I would just like to point out that one problem with copying over last years list is that a lot of the Amazon links point to items that are no longer available. Perhaps there has just been a model number change, or even some significant upgrades. Unfortunately, sometimes these can be downgrades in disguise. Add to that that model numbers are often intentionally ambiguous, and it might not be clear exactly what you’re recommending anymore.

  • Victoria

    There isn’t a single thing I disagree with here. I actually have my original (from the 1970’s) Cuisinart sitting on my counter. It was made in France by Robot Coupe, and it is still going strong.

    Merry Christmas.

    • Martha

      We just replaced our original Robot Coupe which we got in 1983 — only reason is we couldn’t replace cracked work bowl.

  • Martha

    Great suggestions – still have my Le Creuset oven for over 30 years; Wusthof knives we received for wedding 30 years ago; just replaced original Robot Coupe AND Cuisinart after 35 years due to cracked bowls which we couldn’t find. And using the KitchenAid inherited from MIL which is at least 25 years old as well as all-clad pans.

    All possibilities for upcoming weddings!

  • Zora Margolis

    Great culinary minds think alike. I have five Le Creuset enamel cast iron pots in various shapes, one of which has been in regular use for thirty-five years. My biggest gripe is the white interior, which develops unscrubbable staining after doing a few red wine-based meat braises. After 35 years, even soaking with bleach water doesn’t help. My newest acquisition in this genre of pots is a 4-quart Staub, with a black interior, which admittedly makes it a bit hard to keep track of onions burning, but never looks grungy inside like my LeC’s do. If I had it to do over, I might have gone with more Staub. But KitchenAid? Check! Mine is almost 40 years old, made by Hobart, and works as good as new. Use my All-Clads every day. Ditto my 8 year-old VitaMix. I’ve started giving my daughter a piece of All-Clad every year for Christmas. I found her a like-new 8-quart Staub oval dutch oven at a garage sale for $50 (they are at least $275 new). She’ll use it for the rest of her cooking life.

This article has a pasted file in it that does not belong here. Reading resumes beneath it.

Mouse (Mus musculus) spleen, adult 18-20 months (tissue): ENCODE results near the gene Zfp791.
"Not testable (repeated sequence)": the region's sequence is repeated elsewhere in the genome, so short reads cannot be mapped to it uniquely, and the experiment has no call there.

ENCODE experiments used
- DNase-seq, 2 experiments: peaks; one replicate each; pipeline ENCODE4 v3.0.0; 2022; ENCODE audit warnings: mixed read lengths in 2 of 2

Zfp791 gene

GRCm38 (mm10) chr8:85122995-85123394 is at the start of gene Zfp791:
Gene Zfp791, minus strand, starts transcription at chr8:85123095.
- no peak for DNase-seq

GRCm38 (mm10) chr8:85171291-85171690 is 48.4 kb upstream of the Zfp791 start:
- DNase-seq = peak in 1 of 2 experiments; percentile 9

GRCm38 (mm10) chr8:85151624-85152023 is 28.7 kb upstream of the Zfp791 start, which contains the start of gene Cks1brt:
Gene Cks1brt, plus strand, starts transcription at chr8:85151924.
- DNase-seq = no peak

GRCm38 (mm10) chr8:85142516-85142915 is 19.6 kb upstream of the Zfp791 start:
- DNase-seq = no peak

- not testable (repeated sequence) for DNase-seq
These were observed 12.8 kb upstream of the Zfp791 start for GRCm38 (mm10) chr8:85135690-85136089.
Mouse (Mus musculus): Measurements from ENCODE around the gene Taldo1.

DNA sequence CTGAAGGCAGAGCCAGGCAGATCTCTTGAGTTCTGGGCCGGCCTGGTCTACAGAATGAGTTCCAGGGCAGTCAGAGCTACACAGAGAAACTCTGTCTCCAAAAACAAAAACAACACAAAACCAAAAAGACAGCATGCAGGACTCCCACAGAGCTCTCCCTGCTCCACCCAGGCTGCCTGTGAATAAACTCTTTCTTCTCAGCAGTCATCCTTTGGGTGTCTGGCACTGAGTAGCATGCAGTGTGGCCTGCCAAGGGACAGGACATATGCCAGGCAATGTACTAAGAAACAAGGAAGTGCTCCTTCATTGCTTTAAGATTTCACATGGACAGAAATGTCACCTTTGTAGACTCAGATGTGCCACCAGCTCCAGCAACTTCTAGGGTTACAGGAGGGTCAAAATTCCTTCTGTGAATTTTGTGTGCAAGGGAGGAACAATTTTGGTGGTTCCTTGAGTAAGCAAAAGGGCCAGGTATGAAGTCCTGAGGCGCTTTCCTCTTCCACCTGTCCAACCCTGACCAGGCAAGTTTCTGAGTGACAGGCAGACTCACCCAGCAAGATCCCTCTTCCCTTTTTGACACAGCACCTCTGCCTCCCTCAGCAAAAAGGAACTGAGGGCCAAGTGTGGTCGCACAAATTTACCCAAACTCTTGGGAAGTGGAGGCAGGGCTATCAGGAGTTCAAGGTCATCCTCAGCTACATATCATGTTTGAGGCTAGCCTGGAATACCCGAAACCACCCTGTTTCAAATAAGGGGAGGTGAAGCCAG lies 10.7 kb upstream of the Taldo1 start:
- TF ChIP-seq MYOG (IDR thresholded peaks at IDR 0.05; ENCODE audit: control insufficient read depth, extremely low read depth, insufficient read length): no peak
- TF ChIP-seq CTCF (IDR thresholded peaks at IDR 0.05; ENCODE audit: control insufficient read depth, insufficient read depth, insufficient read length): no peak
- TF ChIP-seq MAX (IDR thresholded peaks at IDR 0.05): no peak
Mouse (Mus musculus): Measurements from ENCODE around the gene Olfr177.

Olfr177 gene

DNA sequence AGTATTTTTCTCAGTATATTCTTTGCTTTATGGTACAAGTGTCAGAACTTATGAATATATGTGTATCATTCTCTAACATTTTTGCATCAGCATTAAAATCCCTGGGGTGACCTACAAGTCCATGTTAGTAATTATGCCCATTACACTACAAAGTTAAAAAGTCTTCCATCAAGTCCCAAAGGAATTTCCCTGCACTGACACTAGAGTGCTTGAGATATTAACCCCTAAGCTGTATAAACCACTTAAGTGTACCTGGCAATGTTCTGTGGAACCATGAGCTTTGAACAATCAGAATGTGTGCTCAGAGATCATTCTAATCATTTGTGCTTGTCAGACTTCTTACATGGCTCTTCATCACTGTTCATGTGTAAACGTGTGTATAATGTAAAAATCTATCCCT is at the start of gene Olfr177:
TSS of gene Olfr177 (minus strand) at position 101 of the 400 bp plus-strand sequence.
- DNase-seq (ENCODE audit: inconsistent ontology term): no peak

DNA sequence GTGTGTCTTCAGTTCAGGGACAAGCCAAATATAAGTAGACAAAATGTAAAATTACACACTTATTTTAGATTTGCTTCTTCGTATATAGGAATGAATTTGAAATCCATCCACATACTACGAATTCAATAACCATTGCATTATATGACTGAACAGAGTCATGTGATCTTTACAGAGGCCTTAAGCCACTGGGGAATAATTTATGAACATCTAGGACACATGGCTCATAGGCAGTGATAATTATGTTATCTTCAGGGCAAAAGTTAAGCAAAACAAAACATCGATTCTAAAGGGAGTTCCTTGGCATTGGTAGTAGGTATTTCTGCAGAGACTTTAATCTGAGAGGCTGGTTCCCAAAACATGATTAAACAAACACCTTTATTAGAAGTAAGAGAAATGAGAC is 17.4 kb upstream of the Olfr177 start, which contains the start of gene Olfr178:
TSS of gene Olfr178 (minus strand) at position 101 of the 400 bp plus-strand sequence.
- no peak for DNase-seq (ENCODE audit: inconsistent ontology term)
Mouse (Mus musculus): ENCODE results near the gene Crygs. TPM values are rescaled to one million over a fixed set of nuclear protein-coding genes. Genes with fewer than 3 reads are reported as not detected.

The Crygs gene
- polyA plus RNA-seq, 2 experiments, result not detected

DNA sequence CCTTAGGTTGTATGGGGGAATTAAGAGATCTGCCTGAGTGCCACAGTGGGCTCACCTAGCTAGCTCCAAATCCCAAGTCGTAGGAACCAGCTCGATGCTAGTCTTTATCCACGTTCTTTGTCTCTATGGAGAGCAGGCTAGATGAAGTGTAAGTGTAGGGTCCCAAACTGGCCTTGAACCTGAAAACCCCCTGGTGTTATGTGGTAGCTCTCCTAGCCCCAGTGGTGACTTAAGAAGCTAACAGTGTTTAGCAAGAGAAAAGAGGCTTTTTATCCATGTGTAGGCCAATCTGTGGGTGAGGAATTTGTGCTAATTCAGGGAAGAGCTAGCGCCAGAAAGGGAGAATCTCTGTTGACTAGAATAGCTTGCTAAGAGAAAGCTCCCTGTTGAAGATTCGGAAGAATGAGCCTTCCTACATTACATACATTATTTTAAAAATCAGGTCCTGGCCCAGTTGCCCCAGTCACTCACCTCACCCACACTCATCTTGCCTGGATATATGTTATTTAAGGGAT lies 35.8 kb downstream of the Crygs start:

• Tonya

      Zora – I got a bottle of this when I bought my pans : http://www.lecreuset.com/cast-iron-cookware-cleaner

      It works like a charm to get the insides white again and anything on the outsides of the pan as well. The outlet store regularly stews a spice mix during the holidays that leaves the inside black. They use the cleaner and its back to stain free. I use it at home after cooking with wine and looks new again. It only takes a small amount so a bottle of the cleaner lasts a long time.

  • Christine Valada